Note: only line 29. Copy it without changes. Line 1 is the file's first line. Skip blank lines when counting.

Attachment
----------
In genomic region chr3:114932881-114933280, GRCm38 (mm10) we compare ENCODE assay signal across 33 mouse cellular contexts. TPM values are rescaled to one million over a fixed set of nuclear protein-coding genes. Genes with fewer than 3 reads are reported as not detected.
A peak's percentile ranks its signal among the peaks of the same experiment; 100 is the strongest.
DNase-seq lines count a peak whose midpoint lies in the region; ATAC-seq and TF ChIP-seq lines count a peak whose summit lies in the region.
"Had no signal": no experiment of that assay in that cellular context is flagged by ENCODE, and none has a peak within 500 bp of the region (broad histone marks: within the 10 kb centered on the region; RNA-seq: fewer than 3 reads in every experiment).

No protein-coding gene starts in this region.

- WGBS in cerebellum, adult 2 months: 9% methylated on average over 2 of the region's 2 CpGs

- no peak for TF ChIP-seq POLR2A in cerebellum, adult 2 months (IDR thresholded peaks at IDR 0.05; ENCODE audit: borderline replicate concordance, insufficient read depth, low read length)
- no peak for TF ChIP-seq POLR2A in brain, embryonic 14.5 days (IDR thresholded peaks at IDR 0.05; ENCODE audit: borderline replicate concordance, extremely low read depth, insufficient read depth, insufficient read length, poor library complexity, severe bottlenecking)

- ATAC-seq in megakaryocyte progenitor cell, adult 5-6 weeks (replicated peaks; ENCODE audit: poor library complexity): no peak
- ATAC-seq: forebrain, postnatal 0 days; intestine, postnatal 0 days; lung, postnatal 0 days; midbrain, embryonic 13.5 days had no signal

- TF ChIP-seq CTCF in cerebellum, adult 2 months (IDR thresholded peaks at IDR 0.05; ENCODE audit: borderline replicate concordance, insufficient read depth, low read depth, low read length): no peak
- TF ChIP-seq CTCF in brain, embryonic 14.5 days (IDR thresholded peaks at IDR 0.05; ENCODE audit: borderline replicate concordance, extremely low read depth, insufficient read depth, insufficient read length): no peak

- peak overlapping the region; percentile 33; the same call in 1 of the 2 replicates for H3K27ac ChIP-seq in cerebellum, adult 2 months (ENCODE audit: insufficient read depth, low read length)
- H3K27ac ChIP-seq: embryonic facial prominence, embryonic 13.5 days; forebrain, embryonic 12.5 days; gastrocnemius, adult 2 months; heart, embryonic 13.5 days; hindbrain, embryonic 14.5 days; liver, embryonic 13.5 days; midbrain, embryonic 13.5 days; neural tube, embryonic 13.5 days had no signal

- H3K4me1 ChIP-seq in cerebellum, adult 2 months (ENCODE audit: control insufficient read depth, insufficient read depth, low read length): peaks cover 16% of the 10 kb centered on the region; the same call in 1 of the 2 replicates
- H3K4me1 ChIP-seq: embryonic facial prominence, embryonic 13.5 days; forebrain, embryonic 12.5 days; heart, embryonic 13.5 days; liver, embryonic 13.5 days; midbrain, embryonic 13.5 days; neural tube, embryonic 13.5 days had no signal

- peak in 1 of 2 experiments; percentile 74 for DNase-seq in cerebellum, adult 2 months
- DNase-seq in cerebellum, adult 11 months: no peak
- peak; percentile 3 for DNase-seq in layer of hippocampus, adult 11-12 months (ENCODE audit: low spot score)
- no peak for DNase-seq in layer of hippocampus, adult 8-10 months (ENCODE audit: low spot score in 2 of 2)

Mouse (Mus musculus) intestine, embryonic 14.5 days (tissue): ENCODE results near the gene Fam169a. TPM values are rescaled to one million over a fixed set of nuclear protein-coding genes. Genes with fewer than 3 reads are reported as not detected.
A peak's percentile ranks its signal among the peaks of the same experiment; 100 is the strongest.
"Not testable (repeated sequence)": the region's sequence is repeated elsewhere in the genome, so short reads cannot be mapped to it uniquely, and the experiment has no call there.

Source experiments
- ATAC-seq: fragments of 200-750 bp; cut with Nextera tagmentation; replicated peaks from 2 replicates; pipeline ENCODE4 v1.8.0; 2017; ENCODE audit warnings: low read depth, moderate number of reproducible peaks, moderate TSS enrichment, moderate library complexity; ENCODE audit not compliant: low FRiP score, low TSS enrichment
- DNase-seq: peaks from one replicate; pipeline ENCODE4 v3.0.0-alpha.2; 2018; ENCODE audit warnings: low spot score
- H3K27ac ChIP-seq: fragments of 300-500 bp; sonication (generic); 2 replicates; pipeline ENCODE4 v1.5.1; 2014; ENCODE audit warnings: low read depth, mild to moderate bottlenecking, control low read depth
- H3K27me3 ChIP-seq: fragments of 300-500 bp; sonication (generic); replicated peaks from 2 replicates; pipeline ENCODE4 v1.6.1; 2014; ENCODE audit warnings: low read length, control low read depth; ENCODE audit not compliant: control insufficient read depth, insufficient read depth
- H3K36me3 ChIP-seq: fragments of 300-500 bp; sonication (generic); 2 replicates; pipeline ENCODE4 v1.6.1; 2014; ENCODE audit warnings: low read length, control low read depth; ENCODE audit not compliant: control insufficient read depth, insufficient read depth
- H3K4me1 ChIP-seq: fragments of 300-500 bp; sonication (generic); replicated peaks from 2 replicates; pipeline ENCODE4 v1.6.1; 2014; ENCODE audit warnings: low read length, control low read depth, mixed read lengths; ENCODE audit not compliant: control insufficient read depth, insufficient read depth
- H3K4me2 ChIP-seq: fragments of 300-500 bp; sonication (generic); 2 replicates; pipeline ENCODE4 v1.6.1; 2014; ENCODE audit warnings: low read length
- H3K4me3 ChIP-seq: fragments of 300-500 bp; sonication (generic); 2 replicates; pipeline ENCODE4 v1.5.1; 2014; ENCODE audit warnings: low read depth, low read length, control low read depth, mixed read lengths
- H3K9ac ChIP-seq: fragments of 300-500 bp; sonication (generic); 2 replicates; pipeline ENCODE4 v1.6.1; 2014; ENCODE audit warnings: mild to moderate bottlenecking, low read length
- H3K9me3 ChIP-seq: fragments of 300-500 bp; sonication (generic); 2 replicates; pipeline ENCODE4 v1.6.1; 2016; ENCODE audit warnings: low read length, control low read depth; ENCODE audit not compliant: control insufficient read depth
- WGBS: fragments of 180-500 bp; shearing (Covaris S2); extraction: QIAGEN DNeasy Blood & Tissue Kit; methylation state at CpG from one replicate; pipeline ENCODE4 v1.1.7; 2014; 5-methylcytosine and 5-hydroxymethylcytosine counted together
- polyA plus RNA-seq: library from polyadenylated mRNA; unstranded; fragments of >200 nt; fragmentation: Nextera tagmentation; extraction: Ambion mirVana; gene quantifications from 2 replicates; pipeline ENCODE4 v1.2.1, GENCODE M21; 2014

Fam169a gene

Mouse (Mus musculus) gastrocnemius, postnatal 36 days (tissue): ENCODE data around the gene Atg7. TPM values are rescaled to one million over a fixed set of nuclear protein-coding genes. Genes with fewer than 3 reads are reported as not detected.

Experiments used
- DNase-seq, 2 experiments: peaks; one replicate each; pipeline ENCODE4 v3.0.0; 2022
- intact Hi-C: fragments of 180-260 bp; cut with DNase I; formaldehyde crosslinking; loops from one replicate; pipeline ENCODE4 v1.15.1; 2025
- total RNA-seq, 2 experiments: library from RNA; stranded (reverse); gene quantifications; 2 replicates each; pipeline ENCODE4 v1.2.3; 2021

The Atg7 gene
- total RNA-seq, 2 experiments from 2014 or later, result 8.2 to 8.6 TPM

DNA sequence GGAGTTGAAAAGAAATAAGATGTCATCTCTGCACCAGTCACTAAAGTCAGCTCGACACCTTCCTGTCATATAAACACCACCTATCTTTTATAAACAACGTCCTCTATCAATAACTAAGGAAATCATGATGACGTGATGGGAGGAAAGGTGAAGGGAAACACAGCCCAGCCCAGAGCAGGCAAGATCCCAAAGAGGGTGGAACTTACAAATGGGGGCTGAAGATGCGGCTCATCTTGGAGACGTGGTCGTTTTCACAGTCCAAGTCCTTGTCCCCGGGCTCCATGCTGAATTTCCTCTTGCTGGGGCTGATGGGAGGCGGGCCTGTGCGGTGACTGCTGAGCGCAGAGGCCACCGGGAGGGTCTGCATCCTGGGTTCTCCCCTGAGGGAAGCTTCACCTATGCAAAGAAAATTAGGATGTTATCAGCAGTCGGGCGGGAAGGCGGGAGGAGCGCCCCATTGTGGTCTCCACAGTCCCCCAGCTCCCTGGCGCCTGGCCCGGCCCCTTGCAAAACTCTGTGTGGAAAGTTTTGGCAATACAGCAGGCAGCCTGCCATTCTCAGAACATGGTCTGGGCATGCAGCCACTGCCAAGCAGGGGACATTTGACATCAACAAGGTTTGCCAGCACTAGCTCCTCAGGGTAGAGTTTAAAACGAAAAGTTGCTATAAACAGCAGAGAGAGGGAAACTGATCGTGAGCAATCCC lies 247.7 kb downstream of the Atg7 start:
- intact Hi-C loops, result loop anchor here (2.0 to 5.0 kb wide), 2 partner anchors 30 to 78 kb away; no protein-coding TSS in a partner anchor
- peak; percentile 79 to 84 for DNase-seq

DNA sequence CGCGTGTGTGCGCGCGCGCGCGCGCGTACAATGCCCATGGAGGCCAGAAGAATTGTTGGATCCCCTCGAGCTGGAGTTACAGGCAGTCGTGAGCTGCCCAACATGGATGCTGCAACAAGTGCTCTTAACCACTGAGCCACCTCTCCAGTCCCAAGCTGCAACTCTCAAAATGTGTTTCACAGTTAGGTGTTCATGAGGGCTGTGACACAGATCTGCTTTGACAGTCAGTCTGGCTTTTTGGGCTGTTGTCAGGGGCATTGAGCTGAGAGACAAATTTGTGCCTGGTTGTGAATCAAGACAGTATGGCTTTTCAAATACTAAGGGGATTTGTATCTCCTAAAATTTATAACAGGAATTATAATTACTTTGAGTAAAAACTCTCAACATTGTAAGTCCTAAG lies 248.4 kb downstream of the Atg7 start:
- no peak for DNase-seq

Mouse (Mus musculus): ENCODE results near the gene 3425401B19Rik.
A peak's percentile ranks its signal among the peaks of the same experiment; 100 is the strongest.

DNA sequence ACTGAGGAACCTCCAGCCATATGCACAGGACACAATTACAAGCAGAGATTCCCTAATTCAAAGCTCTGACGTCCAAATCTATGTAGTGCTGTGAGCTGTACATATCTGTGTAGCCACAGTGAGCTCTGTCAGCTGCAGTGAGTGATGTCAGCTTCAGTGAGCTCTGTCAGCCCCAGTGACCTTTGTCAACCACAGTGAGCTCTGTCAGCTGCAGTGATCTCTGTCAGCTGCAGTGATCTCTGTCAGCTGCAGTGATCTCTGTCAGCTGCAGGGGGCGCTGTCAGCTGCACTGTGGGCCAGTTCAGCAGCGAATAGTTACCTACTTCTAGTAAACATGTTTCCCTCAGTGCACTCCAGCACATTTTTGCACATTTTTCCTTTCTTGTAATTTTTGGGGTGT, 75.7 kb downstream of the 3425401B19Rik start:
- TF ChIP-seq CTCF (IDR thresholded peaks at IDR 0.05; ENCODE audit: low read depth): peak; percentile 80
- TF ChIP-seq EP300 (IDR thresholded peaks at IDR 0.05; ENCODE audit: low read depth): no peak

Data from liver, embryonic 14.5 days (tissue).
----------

- H3K36me3 ChIP-seq: fragments of 300-500 bp; sonication (generic); 2 replicates; pipeline ENCODE4 v1.6.1; 2014; ENCODE audit warnings: low read length, control low read depth; ENCODE audit not compliant: control insufficient read depth, insufficient read depth